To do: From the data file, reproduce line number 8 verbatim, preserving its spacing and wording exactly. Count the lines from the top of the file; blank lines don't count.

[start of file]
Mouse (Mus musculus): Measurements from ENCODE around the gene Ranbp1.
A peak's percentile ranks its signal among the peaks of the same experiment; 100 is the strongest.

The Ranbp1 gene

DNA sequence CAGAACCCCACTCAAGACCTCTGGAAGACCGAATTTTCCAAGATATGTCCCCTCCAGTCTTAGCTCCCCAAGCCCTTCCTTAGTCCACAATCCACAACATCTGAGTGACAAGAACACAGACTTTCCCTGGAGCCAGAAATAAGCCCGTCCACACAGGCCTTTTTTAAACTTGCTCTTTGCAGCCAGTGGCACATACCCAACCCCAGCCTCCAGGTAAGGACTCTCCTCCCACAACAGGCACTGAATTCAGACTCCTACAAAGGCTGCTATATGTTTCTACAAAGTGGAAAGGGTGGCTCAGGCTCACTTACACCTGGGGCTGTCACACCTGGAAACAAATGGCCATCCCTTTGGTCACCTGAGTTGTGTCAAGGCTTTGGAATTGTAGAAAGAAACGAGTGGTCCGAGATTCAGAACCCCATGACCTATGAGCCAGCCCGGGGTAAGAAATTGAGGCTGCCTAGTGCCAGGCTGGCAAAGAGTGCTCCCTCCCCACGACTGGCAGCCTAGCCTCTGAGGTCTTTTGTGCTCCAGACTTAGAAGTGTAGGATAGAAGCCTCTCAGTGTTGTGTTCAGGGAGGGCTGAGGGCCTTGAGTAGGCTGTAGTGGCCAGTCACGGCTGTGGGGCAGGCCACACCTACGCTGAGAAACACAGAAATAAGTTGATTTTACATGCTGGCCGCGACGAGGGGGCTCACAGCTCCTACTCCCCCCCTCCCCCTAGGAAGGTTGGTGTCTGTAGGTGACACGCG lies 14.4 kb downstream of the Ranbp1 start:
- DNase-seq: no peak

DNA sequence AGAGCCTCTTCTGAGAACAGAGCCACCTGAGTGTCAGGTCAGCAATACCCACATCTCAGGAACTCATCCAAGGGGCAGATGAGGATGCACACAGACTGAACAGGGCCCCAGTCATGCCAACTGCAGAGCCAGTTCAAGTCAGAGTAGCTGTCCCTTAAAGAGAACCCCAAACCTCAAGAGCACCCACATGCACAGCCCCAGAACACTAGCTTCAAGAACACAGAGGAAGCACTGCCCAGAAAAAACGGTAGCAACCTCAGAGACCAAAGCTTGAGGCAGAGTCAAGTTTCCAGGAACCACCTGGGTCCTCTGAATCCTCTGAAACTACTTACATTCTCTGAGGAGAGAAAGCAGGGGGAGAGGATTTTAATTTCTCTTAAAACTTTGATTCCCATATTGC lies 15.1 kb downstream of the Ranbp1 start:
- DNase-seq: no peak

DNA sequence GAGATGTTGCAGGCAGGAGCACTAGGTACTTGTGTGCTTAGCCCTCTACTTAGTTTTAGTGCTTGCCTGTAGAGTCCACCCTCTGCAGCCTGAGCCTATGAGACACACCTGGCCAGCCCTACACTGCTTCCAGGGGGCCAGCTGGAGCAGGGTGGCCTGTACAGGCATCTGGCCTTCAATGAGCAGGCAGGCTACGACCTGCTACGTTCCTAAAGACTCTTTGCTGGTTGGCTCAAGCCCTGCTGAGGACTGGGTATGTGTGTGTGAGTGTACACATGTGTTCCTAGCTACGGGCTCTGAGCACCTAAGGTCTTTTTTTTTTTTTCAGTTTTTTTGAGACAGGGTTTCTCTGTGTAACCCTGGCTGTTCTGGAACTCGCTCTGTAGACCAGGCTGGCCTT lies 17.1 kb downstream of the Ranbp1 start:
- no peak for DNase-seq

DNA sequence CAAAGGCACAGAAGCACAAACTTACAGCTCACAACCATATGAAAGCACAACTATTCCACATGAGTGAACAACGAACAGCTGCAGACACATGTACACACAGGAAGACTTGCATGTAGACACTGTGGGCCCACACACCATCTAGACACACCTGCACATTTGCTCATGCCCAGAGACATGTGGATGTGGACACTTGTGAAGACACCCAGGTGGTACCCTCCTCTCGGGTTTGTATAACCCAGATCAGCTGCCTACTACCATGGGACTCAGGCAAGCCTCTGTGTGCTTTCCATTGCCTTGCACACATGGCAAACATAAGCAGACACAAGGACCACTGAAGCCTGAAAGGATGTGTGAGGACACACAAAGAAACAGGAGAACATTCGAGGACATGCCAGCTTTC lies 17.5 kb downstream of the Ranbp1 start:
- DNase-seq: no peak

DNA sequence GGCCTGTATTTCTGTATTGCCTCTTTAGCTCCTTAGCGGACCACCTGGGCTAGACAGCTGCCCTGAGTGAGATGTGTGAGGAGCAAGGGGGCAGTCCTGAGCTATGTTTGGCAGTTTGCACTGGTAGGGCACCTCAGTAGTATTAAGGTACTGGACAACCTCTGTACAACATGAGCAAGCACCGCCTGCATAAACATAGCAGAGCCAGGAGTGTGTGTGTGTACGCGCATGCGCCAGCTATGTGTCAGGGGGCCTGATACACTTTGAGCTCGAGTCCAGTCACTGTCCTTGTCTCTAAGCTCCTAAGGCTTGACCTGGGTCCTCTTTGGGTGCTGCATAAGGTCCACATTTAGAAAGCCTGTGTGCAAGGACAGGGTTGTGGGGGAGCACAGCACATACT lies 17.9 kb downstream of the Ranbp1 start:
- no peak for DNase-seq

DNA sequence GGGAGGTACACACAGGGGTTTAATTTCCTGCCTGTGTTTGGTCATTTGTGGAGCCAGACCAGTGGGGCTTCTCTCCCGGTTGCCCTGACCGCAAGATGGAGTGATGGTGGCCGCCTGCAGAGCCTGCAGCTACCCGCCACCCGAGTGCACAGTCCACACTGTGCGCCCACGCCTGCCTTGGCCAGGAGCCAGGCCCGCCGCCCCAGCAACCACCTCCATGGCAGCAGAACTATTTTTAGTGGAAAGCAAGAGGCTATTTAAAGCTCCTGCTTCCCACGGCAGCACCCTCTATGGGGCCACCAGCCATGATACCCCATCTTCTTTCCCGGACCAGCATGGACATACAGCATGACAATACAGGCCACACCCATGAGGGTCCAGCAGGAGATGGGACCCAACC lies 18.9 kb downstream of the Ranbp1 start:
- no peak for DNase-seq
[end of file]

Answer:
DNA sequence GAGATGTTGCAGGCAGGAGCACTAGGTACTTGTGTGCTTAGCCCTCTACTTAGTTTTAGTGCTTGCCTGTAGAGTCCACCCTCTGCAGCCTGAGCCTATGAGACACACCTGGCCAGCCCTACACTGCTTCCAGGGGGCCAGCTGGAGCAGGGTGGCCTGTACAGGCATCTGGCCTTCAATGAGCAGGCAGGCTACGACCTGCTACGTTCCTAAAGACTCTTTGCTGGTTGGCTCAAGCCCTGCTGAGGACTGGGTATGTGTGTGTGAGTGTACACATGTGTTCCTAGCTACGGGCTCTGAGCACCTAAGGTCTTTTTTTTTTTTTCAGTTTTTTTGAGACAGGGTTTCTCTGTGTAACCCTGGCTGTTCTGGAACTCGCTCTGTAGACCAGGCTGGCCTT lies 17.1 kb downstream of the Ranbp1 start: